From 11-13 September I had the opportunity to attend ALT’s 25th Annual Conference in Manchester.
I spent three fascinating days listening to talks covering a wide range of projects and technology use. I’m picking out three key areas to mention here as they were recurring themes in the talks that I attended and stood out to me as being most relevant to our work in the TEL team at York St John.
I found Michael Egan’s talk on transforming his institution’s VLE really inspiring. He explained how he’d asked staff to write a wish list of everything they’d love to see in the VLE and then went off and rebuilt it. He made a great point about being a ‘buysman’ not a salesman – getting people to buy into the technology rather than selling it to them. He discussed the importance of being the person who people want to see in the corridor because they have the solutions, not the person that people hide from! The main thing that I took from his presentation was that it’s key to talk to people when starting to think about redeveloping TEL tools, find out what students and staff want and then work towards those goals.
Michael Egan presenting
One of the most impressive presentations was delivered by Anders Krohn from Aula. I loved the way he drew the comparison between the physical space of the university and the online space of the VLE. He asked why millions are being spent on the physical university space while university leaders are reluctant to invest in online space where students spend more and more time. While I don’t imagine we’ll be moving to Aula anytime soon, it was a great speech that I won’t forget.
It was great to hear the University of Wolverhampton praising the way that York St John uses the 3E framework to advise staff in how they can use the VLE in different ways. They explained how they had encouraged a new approach to their longstanding VLE WOLF and then got us to devise a training plan for staff VLE use in our own imaginary universities. The main takeaway for me was the importance of always centring all staff development on student goals. What do students need? What can we help staff to develop in order to help our students?
Planning staff training programme for new VLE in our imaginary university
Lecture or content capture was certainly a bit of a theme. Loughborough University talked through their move to opt out lecture capture, driven by strong student demand and overwhelmingly positive feedback. Manchester University also discussed their move to opt out lecture capture following an initial partial opt out programme which only kicked in when students with additional learning needs were present in the class.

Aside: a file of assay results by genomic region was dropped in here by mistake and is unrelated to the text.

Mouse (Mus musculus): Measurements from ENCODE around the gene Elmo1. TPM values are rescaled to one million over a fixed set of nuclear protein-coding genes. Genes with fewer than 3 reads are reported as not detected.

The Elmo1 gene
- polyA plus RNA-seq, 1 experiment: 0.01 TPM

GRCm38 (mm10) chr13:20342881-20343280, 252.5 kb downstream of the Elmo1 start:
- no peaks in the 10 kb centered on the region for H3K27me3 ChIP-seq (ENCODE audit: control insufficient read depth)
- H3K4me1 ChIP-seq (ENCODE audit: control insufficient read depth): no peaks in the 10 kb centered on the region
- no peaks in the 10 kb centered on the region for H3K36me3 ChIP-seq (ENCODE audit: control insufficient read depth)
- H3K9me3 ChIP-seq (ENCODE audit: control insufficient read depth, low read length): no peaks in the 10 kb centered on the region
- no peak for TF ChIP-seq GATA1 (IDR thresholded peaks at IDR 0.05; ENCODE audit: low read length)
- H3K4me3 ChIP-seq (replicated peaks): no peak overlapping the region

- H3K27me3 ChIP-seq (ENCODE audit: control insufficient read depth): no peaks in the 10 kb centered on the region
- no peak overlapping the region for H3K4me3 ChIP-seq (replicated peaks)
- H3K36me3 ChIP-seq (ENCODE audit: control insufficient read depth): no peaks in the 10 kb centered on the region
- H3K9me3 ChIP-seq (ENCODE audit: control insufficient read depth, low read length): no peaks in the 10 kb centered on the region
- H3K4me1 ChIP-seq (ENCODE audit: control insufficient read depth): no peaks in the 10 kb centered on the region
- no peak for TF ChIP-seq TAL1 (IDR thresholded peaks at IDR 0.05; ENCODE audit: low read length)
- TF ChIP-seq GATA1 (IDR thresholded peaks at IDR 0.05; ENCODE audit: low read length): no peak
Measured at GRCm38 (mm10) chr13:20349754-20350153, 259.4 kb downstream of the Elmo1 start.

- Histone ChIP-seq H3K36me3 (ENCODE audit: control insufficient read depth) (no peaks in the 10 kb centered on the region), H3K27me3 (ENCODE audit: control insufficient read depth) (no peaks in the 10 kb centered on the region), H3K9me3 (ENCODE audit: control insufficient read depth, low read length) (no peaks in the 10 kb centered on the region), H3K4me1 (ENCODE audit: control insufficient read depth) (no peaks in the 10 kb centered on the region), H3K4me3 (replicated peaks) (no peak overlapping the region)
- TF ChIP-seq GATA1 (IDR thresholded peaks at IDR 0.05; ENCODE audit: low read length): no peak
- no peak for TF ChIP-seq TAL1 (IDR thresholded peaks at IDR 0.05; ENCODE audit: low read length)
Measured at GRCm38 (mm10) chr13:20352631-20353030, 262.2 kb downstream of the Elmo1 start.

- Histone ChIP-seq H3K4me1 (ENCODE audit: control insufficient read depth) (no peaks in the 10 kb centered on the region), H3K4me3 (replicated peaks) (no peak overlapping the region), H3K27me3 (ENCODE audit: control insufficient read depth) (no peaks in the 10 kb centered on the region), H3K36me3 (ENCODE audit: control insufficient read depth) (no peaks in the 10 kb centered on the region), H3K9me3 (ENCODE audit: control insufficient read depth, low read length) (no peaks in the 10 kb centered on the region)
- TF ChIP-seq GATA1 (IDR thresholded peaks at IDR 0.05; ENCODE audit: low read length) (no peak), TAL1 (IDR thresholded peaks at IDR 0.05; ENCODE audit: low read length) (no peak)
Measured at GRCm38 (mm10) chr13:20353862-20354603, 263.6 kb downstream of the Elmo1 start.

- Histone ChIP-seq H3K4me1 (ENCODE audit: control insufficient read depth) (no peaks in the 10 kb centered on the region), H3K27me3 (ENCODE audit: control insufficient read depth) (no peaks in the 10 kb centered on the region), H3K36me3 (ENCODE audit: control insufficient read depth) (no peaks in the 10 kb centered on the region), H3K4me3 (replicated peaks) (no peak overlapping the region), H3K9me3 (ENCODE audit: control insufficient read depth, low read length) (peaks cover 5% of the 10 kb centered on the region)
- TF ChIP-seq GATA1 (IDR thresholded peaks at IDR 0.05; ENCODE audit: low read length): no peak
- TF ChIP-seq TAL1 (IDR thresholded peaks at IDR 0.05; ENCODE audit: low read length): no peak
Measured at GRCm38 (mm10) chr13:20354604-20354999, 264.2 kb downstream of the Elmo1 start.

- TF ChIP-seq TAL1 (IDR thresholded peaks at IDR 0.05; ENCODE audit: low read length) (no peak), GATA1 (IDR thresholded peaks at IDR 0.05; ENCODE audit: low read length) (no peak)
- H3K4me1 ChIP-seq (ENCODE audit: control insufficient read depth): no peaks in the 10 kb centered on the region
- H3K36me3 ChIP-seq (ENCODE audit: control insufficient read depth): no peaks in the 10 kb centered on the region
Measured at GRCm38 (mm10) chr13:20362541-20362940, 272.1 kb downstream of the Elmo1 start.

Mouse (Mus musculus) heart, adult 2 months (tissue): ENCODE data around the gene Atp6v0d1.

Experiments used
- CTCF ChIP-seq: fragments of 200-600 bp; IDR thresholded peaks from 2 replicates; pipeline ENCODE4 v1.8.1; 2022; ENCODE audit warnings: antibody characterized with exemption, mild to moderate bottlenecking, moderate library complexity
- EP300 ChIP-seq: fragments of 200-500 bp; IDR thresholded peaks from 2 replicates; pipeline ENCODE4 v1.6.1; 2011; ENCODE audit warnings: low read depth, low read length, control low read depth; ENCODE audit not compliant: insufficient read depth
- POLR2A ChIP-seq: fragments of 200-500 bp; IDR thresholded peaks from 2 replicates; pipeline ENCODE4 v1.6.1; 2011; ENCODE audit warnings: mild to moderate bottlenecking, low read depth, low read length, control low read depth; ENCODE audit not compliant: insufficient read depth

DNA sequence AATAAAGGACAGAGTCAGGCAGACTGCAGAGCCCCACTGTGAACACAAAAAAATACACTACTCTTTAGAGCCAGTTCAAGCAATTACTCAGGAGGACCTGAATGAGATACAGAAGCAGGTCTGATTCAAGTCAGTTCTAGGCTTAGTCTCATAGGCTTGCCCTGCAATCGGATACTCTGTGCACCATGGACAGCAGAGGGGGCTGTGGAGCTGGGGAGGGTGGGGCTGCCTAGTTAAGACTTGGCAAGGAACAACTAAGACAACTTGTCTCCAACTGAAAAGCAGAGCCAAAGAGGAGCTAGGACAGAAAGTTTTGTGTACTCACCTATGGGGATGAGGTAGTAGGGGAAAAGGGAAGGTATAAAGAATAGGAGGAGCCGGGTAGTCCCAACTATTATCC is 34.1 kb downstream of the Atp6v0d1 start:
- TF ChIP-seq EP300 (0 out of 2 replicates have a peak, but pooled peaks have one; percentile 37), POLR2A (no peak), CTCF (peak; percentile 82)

Karl Luke from Cardiff University talked about his research into the use of lecture/content capture at Cardiff University. It was interesting to hear how he was working with students in his research to find how students were using lecture capture. He commented that students reported that they loved lecture capture even if they didn’t always use it. He noted that students often use lecture capture collaboratively, that they tend to dip in and out of recordings and access other resources alongside recordings. He also highlighted how it is used much more heavily during revision periods in the lead-up to exams.
Melanie Lindle, Rebecca Peake and Ross Mallett’s presentation on using video to facilitate student collaboration demonstrated how it is possible to capture more than just lectures. They have been using a Swivl camera to capture discussions and practical sessions in the classroom in sports and healthcare programmes. The presenters again commented that while students might not heavily use such recordings while the module is running, once it comes to revision they see these recordings as very useful and they also help any students who have had to miss lectures.
The JISC Digital Discovery tool has just been released and we will be using it at York St John to help develop staff and student digital capability. So it was useful to hear about the University of Derby’s experience using this tool with students and staff. Laura showed us the great Digital Capability Toolkit website they have created.
Emma Purnell from Plymouth discussed how they have been using the JISC Digital Capabilities Framework to build up learner profiles and using Pebblepad to create a programme through which students can address areas where they need to develop more digital skills. They explained how they have been able to embed this into some induction modules and therefore build up a programme for students to work to throughout their first year.
Great quote from Imperial College London presentation
Monica Chavez from Liverpool University ran a very practical session on the use of digital storytelling in teaching and had us all using Adobe Spark to make short videos. It was great to see how in such a short space of time you can produce something in a team. Easy to see how this could be used to empower students and develop their digital capability.
Marieke Guy’s was one of the talks that impacted me the most, despite the fact it was only about 10 minutes long! She explained how she started as the first ever learning technologist at the Royal Agricultural University and set about having meetings with as many members of staff as possible to find out what they were doing, what they needed and what she could provide. She built up case studies in an attempt to work towards systematic change rather than people ‘just doing stuff’. This is something we are now working on in the York St John TEL team.
If anyone has an example where technology has helped them better fulfil teaching goals and where it is enhancing the student learning experience, please get in touch: firstname.lastname@example.org.
Fantastic Manchester skyline